Much of the trail, as soon as it enters a clearing, is overgrown with huckleberry brush, and in some places, the trail seems almost non-existent, almost as if it were an afterthought. Brush Creek is pretty, and seems to fit this place well, as it’s boulders are large and moss covered, with fallen trees jammed between the rocks in places, like someone breaking a toothpick off between teeth. Another tree covered mile, and we come to a trail junction, and turn left to use the cable car. We have read about this, and decide we’d like to try it, instead of the river ford. It’s something neither one of us have yet seen on a trail, and it has platforms built out of large beams, that create a launch and landing pad on either side of the river, with the aluminum trolley car riding on a steel cable stretched from one side to the other.To operate it, you pull yourself across with a nylon rope on a pulley system. As soon as one arrives on the other side, then you pull the empty car back and launch yourself. The cable is about 30-35 feet off the river’s surface, and we both have fun pulling ourselves across, stopping in the middle to take pictures and gawk. A nice respite from the view blocking trees.
Finally!!! We see something worth having! A fresh combs tooth mushroom! It looks like a coral, but has spiny teeth on it, and it’s a beautiful white color, devoid of bugs. I can’t believe our luck! These are incredibly tasty, and we pick it to add to our dinner for later…The hours of looking and looking finally pay off! It’s not long, and we find a couple more specimens, still about the size of a child’s fist, but added together, we have close to a pound of delectables! I can’t wait…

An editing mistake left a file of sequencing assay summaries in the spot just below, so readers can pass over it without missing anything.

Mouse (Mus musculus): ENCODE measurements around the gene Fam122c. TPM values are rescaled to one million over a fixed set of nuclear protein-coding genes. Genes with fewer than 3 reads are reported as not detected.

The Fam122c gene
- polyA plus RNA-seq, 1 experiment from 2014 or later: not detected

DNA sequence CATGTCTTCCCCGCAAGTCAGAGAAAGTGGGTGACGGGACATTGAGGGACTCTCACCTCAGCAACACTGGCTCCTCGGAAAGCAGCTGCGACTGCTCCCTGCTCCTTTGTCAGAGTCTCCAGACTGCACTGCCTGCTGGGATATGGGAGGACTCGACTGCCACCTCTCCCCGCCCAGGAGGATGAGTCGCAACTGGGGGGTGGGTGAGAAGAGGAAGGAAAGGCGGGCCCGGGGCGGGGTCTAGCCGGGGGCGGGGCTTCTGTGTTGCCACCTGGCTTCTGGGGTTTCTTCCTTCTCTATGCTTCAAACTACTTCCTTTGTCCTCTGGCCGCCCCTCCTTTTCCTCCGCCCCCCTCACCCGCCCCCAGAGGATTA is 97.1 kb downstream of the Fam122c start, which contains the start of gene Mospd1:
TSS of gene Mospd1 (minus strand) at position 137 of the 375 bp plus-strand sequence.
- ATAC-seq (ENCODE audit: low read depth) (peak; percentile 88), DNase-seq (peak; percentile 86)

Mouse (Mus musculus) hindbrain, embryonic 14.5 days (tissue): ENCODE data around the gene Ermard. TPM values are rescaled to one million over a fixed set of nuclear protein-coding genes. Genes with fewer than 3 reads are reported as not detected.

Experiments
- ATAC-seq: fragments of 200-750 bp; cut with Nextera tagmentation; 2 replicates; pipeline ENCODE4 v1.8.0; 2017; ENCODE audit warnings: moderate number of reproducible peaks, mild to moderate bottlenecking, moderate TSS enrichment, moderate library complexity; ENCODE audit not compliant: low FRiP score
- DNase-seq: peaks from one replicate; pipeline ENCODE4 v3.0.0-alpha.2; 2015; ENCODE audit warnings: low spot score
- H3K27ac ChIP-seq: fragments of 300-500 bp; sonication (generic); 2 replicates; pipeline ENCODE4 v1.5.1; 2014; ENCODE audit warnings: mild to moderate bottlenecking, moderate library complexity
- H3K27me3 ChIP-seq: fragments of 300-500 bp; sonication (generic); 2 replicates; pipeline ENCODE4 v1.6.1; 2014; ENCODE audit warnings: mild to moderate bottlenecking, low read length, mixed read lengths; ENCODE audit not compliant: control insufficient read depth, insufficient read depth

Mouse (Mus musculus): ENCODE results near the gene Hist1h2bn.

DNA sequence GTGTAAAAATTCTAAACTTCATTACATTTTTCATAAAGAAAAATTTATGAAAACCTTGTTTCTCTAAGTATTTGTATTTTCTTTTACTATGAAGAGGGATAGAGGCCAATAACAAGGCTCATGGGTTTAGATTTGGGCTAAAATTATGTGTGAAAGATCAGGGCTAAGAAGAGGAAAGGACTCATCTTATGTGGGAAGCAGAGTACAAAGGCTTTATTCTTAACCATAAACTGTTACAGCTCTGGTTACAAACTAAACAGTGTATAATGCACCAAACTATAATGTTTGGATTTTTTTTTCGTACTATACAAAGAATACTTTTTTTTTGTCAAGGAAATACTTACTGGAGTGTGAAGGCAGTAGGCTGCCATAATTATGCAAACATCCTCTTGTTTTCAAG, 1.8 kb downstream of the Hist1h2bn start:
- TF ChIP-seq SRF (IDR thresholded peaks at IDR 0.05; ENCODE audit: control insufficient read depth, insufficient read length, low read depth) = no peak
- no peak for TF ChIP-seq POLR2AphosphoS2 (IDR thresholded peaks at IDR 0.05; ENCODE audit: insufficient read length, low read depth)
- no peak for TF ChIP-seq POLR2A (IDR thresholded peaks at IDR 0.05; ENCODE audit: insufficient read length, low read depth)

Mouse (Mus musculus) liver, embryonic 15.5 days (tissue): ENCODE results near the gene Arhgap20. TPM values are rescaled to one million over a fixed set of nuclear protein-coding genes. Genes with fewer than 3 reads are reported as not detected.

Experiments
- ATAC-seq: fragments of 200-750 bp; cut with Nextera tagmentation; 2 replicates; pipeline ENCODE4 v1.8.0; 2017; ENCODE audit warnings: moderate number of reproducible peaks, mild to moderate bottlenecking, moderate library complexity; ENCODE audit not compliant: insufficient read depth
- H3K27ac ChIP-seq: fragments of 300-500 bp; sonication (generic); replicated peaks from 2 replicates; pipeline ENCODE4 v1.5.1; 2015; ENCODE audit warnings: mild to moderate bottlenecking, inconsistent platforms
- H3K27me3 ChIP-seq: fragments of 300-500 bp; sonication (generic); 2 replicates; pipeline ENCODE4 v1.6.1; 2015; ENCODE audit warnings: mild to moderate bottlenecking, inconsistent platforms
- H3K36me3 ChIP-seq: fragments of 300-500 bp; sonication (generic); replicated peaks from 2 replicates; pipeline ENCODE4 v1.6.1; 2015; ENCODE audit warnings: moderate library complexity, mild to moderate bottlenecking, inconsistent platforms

Further along the trail, we come to a very ambitious, and busy Beaver. In fact, he has to be a regular lumber jack, the size of tree that he’s been working on next to the trail is over 20” in diameter! I don’t believe I’ve ever seen a beaver tackle a tree this size. It’s still standing, but there is a noticeable lean going on. We can see his lodge in the small pond he’s created here by the river. It’s amazing, because there’s no way he’s going to haul this monster tree down to his dam. If anything, when this 60 foot tree falls, it’s going to smash everything in its path on the way to the ground. We wonder what in the world he’s up to…It’s near the trailhead to US camp, on the banks of the Chilliwack river.
Shortly past this camp, we reach the site that we’ve “reserved” for the night, at Copper Creek. Again, we’re the only people here, and we’ve not seen a soul now for two days. I can’t imagine why…We set about camp chores, setting up the tent and tarp, then collecting wood for another welcome fire. We arrive early enough today, to wander down the Copper Creek drainage to the Chilliwack River, but here, near it’s headwaters, it’s not much more than a small stream. We’ve brought a fishing pole with us to try out for the first time, and we make a few half-hearted attempts at some of the thigh deep holes here, but, it seems obvious that there are no fish here.
“…Add a little wind to drive some of the rain in below the edge of our hastily thrown tarp, and, well…We got North Cascaded again…”
Back at camp, we start our blaze, and prepare a nice meal, creamy noodles with chicken chunks, and wild mushroom. What an awesome flavor they brought to our humble little meal. Dinner is barely over, and the rains set back in, and spoil our reverie near the fire. Add a little wind to drive some of the rain in below the edge of our hastily thrown tarp, and, well…We got North Cascaded again. Drat! Reluctantly, we turn in a little earlier than planned, for another rain filled night.